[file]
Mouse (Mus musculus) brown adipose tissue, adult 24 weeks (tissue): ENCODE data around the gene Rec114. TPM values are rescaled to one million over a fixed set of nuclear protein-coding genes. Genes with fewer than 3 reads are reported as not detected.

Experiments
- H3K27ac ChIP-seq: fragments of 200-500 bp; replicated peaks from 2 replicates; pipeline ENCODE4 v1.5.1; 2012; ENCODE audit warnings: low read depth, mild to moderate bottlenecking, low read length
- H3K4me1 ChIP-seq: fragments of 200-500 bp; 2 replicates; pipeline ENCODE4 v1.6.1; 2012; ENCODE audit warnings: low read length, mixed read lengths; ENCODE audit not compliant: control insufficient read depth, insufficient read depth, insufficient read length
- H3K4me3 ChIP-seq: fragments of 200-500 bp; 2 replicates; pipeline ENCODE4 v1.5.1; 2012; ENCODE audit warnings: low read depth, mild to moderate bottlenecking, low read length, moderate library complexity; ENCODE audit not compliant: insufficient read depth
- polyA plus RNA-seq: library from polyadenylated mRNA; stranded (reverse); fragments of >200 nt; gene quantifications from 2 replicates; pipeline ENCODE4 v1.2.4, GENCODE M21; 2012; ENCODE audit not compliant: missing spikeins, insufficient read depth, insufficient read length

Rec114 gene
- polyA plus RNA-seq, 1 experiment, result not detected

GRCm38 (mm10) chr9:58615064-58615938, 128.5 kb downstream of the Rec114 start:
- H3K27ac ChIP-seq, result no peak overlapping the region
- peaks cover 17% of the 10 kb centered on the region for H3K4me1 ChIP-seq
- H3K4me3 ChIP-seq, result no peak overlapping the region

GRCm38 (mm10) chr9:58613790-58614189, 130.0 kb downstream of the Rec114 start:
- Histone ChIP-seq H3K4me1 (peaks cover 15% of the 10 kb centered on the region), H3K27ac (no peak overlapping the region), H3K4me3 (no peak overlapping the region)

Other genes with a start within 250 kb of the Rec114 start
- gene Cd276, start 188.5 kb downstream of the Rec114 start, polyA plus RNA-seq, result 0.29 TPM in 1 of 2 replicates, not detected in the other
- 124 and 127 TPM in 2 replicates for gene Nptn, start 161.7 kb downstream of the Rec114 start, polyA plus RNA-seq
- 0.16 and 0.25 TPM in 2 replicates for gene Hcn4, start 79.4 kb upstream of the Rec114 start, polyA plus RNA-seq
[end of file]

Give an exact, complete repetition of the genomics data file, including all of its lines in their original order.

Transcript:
Mouse (Mus musculus) brown adipose tissue, adult 24 weeks (tissue): ENCODE data around the gene Rec114. TPM values are rescaled to one million over a fixed set of nuclear protein-coding genes. Genes with fewer than 3 reads are reported as not detected.

Experiments
- H3K27ac ChIP-seq: fragments of 200-500 bp; replicated peaks from 2 replicates; pipeline ENCODE4 v1.5.1; 2012; ENCODE audit warnings: low read depth, mild to moderate bottlenecking, low read length
- H3K4me1 ChIP-seq: fragments of 200-500 bp; 2 replicates; pipeline ENCODE4 v1.6.1; 2012; ENCODE audit warnings: low read length, mixed read lengths; ENCODE audit not compliant: control insufficient read depth, insufficient read depth, insufficient read length
- H3K4me3 ChIP-seq: fragments of 200-500 bp; 2 replicates; pipeline ENCODE4 v1.5.1; 2012; ENCODE audit warnings: low read depth, mild to moderate bottlenecking, low read length, moderate library complexity; ENCODE audit not compliant: insufficient read depth
- polyA plus RNA-seq: library from polyadenylated mRNA; stranded (reverse); fragments of >200 nt; gene quantifications from 2 replicates; pipeline ENCODE4 v1.2.4, GENCODE M21; 2012; ENCODE audit not compliant: missing spikeins, insufficient read depth, insufficient read length

Rec114 gene
- polyA plus RNA-seq, 1 experiment, result not detected

GRCm38 (mm10) chr9:58615064-58615938, 128.5 kb downstream of the Rec114 start:
- H3K27ac ChIP-seq, result no peak overlapping the region
- peaks cover 17% of the 10 kb centered on the region for H3K4me1 ChIP-seq
- H3K4me3 ChIP-seq, result no peak overlapping the region

GRCm38 (mm10) chr9:58613790-58614189, 130.0 kb downstream of the Rec114 start:
- Histone ChIP-seq H3K4me1 (peaks cover 15% of the 10 kb centered on the region), H3K27ac (no peak overlapping the region), H3K4me3 (no peak overlapping the region)

Other genes with a start within 250 kb of the Rec114 start
- gene Cd276, start 188.5 kb downstream of the Rec114 start, polyA plus RNA-seq, result 0.29 TPM in 1 of 2 replicates, not detected in the other
- 124 and 127 TPM in 2 replicates for gene Nptn, start 161.7 kb downstream of the Rec114 start, polyA plus RNA-seq
- 0.16 and 0.25 TPM in 2 replicates for gene Hcn4, start 79.4 kb upstream of the Rec114 start, polyA plus RNA-seq